MEET THE NOVEMBER NINE

Name: Filippo Candio
Hometown:  Cagliari, Sardinia (Italy) 
Seat: 8
Chip Count:  16,400,000 (6th in chips)
 
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Candio turned 26 years-old in March.

Candio is from Sardinia, an island in the Mediterranean Sea off the coast of Italy.

Candio is 100 percent fluent in Italian and about 85 percent fluent in English.  He also studied Latin in college.

Candio learned most of his English by watching American movies.

Candio attended college and studied classical literature.  His favorite book is “The Count of Monte Cristo.”  Candio also considered becoming a lawyer.  He took many classes in law. 

Candio’s breakthrough victory occurred last year in the Italian Poker Tour championship.  He earned more than 140,000 Euros for that win.

Candio has only one previous WSOP in-the-money finish.  He cashed in 157th place in the $1,500 No-Limit Hold’em tournament (Event #11) this year.

Candio is the first Italian player ever to make it to the WSOP Main Event final table.

Candio goes into the Main Event final table ranked sixth in chips out of nine players.

 

Q&A with Filippo 
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Below is a brief Q&A with Candio, taken just hours after he made it to the November Nine.

Question:  You come from an interesting part of the world.  Tell us about your home.

Candio:  Sardinia is an island which is part of Italy.  It is near Corsica.  It’s a different life (than in Italy).  The life there is tougher.  It’s not a big place.   It is a small place.    

Question:  How did you learn about poker and become interested in the game?

Candio:  I saw it on television.  I saw the Italian people doing it – like Dario Minieri, Max Pescatori, and Luca Pagano.  I started to play poker….well, I had always played and known about poker.  But nothing like this (scale).

Question:  On becoming a professional poker player.

Candio:  If you have the right mind and manage your bankroll and you work hard, you can do it.  This is my work.  It is difficult work.  I think the way I play, I am going to lose three or four years (of my life) because of the stress of it.

Question:  When you return to Sardinia, do you expect you will be famous?

Candio:  Today, I received 600 requests (Facebook).  At one time, there were ten coming in every minute.  There is a great interest in poker in Italy, now.  Media is interested about poker, too.  I don’t know if I am famous.  But I want to keep everything with my feet on the ground.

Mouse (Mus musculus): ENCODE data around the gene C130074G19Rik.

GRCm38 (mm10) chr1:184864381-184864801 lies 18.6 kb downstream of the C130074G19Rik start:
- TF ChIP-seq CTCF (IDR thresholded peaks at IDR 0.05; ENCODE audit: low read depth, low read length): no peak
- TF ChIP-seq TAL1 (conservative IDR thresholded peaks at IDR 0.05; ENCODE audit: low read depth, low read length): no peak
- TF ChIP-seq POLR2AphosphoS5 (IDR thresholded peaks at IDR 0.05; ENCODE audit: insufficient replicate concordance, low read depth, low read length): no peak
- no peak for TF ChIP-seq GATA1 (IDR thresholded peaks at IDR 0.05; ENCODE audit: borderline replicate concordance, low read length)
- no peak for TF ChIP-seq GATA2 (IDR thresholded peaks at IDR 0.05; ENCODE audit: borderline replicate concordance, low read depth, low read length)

Question:  What do you think about maybe being the most famous poker player in Italy – and if you win, becoming one of the most famous players in the world?

Candio:  If you do not have the right mind, you can lose it all.  I am more mature now than I was before.  I have good friends and family.  That will help me, I think.

Question:  What was your goal coming to this year’s WSOP?

Candio:  Because I won a tournament in Italy before, I now have some money.  When I play, I never get upset about the game.  I think people when they get here (and play in the WSOP) they lose their minds.  When they take a bad beat, they go on tilt.  Me, too.  I used to do that.  But not at the World Series of Poker.

Question:  How would you rate yourself as a poker player?

Candio:  I think I’m a good player.  But I must learn more.  I am only 26.  I cannot know all there is to know.  It’s impossible.  I am so happy to be here.  I feel proud.

Question:  What if a genie were to pop out of a bottle and make you an offer.  Right now, the genie offers you second place.  You get $5.5 million as the runner up.  You get plenty of face time on television.  But, you do not get the win.  Would you take the deal?

Candio:  No!  No!  No!  I have only one interest.  Money is okay.  It is very important.  It would be stupid to say anything else.  All people know that money is important.  But I am a professional poker player.  I can always win money – but not the Main Event of the World Series of Poker.  Those banners around the tournament room….Stu Ungar (and other former world champions).  That’s where I want to be, up there with them.

Question:  So, your goal is to be the next portrait that is hoisted inside the tournament room, at next year’s WSOP?

Candio:  Right.  I don’t want a bracelet.  I want a wall!

The Main Event championship final table, also known as the November Nine, will be played starting on November 6th, 2010.  The initial session of play will narrow the nine finalists down to two survivors.  The final two players return two days later on November 8th to play heads-up for the 2010 world championship.  This year’s winner will receive $8,944,138 in prize money, the coveted WSOP gold bracelet, and designation as the 2010 world poker champion.

To see a full list of all players who cashed in this year's Main Event, click here.